By Jill Brooke
Jill Kargman, star and author of Bravo’s “Odd Mom Out,” is a colorful character most comfortable wearing black. Not surprisingly, when it comes to flowers, she also prefers black. Given the current pandemic, that dark shade may just capture the mood of the moment.
The lanky laconic actress and writer of 10 books, including “Momzillas,” is sequestered in her Manhattan apartment with her three kids, Ivy, Sadie, and Fletch, and her entrepreneur husband Harry. Like the rest of us, she’s trying to keep sane at an insane time.
It helps that she’s a satiric comic who can channel her frustrations into a clever Instagram series on life in quarantine. “It’s based on a character, Dzanielle, who I had in my show at Williamstown Theater Festival a couple of years ago,” she says. Dzanielle is a whiner, a nonstop complainer—not to be confused with someone who drinks too much wine.
At this time, Kargman just prefers wine. Her favorite? “Prisoner,” a brand she discovered from her ex-sister-in-law Drew Barrymore. She also keeps calm by lighting her Jo Malone rose-scented candles and buying bunches of red ranunculus flowers as well.
Many of Kargman’s characters tend to be pampered spoiled brats, a reality she knows well being that she’s the daughter of Arie Kopelman, the former longtime president of Chanel, and his lovely wife, Coco. But unlike her fictional creations, she makes a distinction between those who are entitled and those who are grateful, which is her approach to life. A philosophy passed on by her parents.
“My mom rules,” she says, noting that her black peony tattoo was inspired by her mother’s favorite flower.
Her preference for black is visible everywhere, especially in her apartment.
The dining room features a fitting work on paper by artist Tauba Auerbach: a large letter K created in “such swirling beauty” with a small dark pen. Kargman also treasures her John Derian cachet decorated with thorns — “love its haunting design with a glowing votive inside…. I’m not really a minimalist, but love gothic approaches to things,” she says, appreciating the unconventional beauty in the branches and thorns.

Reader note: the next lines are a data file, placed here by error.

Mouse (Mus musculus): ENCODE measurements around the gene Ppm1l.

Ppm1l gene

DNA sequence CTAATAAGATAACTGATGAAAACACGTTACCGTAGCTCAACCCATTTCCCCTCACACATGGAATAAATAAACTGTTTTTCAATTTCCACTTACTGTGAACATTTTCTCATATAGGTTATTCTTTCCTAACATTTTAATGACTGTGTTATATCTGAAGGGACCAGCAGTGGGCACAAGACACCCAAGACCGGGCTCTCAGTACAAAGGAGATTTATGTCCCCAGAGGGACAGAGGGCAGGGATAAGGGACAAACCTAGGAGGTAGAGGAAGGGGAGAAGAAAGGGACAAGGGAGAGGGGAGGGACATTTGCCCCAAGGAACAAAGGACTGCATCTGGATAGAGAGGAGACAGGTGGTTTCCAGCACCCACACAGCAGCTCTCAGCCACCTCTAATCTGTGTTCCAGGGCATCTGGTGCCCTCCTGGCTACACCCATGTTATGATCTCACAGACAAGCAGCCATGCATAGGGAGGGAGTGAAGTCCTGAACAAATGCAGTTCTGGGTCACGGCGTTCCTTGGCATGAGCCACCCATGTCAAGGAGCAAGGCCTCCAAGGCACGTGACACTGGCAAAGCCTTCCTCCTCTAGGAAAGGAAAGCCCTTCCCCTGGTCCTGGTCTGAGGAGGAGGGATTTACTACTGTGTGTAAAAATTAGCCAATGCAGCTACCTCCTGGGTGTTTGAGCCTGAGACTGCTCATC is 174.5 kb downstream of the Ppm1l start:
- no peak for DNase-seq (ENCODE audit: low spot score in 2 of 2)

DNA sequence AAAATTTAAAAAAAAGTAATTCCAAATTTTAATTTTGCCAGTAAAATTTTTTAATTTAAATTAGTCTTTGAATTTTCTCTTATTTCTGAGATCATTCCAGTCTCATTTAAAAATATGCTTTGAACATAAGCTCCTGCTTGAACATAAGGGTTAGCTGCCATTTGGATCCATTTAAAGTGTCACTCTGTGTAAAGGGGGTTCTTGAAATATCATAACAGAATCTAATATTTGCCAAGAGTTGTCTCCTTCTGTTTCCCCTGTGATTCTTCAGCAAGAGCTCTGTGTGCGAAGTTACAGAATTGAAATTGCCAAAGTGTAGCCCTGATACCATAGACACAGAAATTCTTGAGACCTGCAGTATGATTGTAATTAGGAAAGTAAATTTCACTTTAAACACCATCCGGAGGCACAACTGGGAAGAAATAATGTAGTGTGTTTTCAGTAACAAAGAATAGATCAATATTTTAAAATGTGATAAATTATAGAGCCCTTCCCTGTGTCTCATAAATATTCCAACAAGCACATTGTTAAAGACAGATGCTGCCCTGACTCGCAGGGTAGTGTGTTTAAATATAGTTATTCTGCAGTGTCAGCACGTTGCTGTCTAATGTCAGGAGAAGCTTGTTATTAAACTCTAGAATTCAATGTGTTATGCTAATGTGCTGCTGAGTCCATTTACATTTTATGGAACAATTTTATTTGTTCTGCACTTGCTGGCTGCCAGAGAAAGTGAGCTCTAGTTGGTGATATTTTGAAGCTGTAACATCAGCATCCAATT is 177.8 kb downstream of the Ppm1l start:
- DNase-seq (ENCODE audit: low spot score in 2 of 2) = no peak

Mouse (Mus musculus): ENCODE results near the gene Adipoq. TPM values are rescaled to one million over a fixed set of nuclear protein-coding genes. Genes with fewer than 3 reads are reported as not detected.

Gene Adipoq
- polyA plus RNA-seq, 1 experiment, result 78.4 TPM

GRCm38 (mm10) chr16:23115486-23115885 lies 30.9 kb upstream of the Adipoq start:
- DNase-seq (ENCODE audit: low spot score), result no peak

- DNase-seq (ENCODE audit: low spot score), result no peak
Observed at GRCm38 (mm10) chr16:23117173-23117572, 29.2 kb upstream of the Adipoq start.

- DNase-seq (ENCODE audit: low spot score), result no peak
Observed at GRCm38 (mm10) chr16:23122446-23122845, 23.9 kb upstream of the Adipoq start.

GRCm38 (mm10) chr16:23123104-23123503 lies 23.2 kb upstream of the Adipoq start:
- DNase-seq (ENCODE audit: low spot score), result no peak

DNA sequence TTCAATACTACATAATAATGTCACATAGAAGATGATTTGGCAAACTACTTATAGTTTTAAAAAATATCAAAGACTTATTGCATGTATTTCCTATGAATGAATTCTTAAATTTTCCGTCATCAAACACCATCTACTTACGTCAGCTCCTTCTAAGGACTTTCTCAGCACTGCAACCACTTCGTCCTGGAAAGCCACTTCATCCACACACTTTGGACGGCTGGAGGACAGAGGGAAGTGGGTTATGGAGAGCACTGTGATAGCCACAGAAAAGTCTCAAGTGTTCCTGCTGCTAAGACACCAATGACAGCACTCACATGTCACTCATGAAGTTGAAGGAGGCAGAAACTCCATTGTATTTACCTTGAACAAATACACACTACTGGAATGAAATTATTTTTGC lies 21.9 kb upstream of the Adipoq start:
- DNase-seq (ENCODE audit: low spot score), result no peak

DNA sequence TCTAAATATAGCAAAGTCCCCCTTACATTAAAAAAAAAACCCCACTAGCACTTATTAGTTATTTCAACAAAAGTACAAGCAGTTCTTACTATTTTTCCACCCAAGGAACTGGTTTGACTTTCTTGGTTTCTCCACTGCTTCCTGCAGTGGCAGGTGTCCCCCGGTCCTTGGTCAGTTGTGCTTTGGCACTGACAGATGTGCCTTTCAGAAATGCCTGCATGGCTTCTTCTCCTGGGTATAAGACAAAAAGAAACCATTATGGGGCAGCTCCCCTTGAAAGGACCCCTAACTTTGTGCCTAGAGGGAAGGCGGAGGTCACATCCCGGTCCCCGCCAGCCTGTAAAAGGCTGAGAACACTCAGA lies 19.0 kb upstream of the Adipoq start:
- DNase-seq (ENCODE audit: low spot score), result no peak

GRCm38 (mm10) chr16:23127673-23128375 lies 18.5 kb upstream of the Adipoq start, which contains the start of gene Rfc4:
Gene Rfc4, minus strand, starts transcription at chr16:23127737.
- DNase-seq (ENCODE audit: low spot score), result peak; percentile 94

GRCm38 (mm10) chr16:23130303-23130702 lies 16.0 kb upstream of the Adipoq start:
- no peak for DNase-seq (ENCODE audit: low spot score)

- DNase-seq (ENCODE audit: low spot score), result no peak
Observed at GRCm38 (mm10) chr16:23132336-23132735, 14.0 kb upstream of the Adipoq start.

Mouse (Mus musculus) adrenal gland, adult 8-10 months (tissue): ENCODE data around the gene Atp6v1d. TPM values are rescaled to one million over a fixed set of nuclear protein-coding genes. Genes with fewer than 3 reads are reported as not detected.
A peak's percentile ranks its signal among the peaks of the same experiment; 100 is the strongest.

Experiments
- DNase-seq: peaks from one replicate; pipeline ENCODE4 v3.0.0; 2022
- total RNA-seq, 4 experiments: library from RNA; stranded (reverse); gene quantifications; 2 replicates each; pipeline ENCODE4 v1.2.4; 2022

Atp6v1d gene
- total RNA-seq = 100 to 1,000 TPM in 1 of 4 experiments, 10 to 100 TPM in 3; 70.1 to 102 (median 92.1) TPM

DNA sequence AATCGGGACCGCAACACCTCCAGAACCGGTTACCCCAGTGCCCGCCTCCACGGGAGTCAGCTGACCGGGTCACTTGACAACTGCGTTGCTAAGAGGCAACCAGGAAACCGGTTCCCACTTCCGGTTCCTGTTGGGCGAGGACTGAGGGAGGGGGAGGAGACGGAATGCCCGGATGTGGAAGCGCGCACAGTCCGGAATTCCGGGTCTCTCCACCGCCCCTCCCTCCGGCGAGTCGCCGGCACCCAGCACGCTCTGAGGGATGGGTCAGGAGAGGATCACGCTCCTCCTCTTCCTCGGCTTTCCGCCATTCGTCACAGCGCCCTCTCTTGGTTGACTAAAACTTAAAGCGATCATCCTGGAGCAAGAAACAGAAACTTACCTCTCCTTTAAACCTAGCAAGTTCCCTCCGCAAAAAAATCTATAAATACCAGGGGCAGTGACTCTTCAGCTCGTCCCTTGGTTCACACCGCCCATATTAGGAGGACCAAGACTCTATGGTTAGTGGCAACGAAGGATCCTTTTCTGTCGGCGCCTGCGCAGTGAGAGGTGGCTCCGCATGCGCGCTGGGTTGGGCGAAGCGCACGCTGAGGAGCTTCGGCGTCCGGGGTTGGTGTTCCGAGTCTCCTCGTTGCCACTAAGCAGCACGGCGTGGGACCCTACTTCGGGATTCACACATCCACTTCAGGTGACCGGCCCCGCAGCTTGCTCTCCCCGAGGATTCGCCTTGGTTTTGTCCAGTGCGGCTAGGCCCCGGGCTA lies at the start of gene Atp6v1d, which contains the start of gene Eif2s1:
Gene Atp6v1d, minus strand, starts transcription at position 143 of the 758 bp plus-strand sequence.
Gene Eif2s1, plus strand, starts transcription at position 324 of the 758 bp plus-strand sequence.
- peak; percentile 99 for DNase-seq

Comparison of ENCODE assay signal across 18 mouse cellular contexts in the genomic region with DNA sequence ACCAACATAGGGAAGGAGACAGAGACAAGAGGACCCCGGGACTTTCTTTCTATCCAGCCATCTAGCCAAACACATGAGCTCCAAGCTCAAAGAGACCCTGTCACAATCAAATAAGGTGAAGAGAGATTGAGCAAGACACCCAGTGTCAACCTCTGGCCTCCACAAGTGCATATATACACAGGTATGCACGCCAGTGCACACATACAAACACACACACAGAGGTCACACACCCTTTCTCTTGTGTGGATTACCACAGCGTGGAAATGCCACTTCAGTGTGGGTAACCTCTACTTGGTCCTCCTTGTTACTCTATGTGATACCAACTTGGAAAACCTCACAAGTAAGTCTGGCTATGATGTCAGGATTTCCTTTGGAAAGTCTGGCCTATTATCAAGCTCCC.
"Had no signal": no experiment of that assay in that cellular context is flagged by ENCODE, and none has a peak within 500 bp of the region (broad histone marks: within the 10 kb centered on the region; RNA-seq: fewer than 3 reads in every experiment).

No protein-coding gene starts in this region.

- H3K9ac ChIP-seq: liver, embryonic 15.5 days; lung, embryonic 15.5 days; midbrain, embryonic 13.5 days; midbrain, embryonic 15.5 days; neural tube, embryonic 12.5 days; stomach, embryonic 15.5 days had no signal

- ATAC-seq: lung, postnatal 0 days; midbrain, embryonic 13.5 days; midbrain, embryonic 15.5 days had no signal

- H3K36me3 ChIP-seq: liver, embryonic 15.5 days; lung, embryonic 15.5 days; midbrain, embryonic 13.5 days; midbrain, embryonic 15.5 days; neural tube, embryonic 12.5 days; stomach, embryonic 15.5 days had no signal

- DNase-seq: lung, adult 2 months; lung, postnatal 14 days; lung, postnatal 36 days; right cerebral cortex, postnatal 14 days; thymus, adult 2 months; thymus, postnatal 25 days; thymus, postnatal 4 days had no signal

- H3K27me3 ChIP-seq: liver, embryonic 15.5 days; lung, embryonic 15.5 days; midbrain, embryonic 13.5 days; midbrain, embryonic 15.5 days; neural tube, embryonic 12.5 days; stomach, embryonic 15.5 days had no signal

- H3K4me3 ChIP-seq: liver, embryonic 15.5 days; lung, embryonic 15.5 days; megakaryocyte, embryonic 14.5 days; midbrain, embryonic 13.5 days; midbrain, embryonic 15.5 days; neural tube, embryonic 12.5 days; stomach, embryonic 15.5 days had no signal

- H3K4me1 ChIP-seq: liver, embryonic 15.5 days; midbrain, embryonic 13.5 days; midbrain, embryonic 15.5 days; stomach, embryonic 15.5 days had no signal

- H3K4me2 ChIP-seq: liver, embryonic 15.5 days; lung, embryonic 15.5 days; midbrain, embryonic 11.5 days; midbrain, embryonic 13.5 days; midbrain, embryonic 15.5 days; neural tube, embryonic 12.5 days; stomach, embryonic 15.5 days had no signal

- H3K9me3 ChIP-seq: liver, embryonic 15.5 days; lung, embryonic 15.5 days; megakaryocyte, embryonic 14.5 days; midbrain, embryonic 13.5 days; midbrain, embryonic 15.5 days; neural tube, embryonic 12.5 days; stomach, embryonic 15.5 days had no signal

As for the future, Kargman is slated to write and executive produce (with Seth Meyers) a reboot of the 1960s comedy series “The Munsters” for NBC. The series, about a lovable family of monsters, is perfect material for Kargman’s offbeat sensibilities. She may also write another book.
For inspiration, she admires her collaged flower painting by Peter Dayton. “Positive and negative collages,” she says; it’s a metaphor for life. Kargman is someone who always wants to smell the roses — even if they are black.
“I seem dark because I wear black and love skulls and hourglasses but the truth is I’m so happy because I’m morbid!” she says. “I confront death and so I live every day to the fullest and wrote a book about it called “Sprinkle Glitter on my Grave.” I think that’s why I love flowers—only real ones—not fake. Because they wilt and die so you love them while you have them and it’s a reminder to do that with every experience you’re in and every person you are with.”
Jill Brooke is a former CNN correspondent, Post columnist and editor-in-chief of Avenue and Travel Savvy magazine. She is an author and the editorial director of FPD.
Photo Credit: Pamela Berkovic